https://doi.org/10.1111/jon.12289...
. However, CT-based criteria have high specificity but low sensitivity, and thus high false-negative rates1111. Pappu S, Lerma J, Khraishi T. Brain CT to assess intracranial pressure in patients with traumatic brain injury. J Neuroimaging. 2016 Jan-Feb;26(1):37-40. https://doi.org/10.1111/jon.12289
https://doi.org/10.1111/jon.12289...
.

MRI is more sensitive but rarely available and more time consuming than CT. Thus, it is not widely applied for ICP monitoring. In a small pilot study, an MRI-based technique for estimating ICP by assessing net transcranial blood and CSF flow was able to differentiate between patients with normal or elevated ICP1212. Alperin NJ, Lee SH, Loth F, Raksin PB, Lichtor T. MR-intracranial pressure (ICP): A method to measure intracranial elastance and pressure noninvasively by means of MR imaging: baboon and human study. Radiology. 2000 Dec;217(3):877-85. https://doi.org/10.1148/radiology.217.3.r00dc42877
https://doi.org/10.1148/radiology.217.3....
. An elastance index was derived from the ratio of intracranial pressure to volume change. Briefly, pulsatile arterial, venous and CSF flow in and out of the cranial vault during the cardiac cycle causes a small volume change that was measured. The elastance index correlated extremely well with the invasively measured ICP (r2=0.965; p<0.005). However, care is required in selecting representative images on slides and a representative blood vessel, and the technique offers only a picture of ICP within a particular time frame1212. Alperin NJ, Lee SH, Loth F, Raksin PB, Lichtor T. MR-intracranial pressure (ICP): A method to measure intracranial elastance and pressure noninvasively by means of MR imaging: baboon and human study. Radiology. 2000 Dec;217(3):877-85. https://doi.org/10.1148/radiology.217.3.r00dc42877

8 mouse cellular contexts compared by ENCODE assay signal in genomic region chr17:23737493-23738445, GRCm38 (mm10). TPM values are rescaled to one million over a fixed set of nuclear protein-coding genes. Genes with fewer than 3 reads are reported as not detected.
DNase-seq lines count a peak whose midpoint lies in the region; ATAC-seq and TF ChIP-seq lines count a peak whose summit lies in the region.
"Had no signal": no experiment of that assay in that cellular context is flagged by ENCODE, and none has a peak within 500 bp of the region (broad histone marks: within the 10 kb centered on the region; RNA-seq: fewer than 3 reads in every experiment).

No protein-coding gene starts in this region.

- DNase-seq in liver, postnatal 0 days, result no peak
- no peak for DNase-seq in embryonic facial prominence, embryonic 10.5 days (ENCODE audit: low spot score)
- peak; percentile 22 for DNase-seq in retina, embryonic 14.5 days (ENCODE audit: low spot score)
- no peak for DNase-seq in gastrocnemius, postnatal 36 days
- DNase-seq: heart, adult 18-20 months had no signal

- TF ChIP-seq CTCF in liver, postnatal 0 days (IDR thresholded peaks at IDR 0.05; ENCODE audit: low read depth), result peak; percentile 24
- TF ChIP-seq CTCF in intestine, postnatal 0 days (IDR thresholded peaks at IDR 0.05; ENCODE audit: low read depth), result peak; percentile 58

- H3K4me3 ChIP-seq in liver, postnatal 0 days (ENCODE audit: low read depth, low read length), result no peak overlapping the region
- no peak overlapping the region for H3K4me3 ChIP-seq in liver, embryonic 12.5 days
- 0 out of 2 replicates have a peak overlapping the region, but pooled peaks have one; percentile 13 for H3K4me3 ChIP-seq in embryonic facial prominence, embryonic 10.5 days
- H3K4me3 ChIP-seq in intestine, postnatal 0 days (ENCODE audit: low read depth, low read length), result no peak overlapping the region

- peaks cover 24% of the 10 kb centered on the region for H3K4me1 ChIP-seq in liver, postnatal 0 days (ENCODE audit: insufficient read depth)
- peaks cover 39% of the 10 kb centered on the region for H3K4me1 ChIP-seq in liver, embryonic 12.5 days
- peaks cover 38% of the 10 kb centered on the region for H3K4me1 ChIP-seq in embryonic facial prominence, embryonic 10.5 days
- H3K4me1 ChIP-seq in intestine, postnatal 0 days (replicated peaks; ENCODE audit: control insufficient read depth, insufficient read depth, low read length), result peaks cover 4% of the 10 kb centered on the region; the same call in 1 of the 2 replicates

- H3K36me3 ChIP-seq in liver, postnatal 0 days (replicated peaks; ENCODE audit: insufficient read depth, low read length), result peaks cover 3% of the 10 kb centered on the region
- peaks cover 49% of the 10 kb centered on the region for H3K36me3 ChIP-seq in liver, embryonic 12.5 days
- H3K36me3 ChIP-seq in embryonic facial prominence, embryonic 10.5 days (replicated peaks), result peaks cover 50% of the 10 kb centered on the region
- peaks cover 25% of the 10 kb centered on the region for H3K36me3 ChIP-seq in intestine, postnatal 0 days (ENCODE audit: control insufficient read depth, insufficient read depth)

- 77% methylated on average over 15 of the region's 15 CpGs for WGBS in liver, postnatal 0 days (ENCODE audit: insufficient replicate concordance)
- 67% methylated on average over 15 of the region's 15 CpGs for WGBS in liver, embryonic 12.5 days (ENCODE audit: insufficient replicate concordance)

https://doi.org/10.1148/radiology.217.3....
.

In short, even though neuroimaging techniques continue to be used qualitatively, these methods are currently not sufficiently reliable as monitoring tools for elevated ICP1616. Nag DS, Sahu S, Swain A, Kant S. Intracranial pressure monitoring: Gold standard and recent innovations. World J Clin Cases. 2019 Jul;7(13):1535-53. https://doi.org/10.12998/wjcc.v7.i13.1535
https://doi.org/10.12998/wjcc.v7.i13.153...
.

Optic nerve sheath diameter

At the point at which the optic nerve exits the intracranial space into the orbit, it is still surrounded by the dural sheath. As such, the subarachnoid space (SAS) surrounding the nerve is contiguous with the intracranial subarachnoid space. Elevation of ICP can transmit through the CSF in the subarachnoid space, leading to dilation of the optic nerve sheath (ONS), which can be detected using transocular ultrasonography1414. Rajajee V, Vanaman M, Fletcher JJ, Jacobs TL. Optic nerve ultrasound for the detection of raised intracranial pressure. Neurocrit Care. 2011 Dec;15(3):506-15. https://doi.org/10.1007/s12028-011-9606-8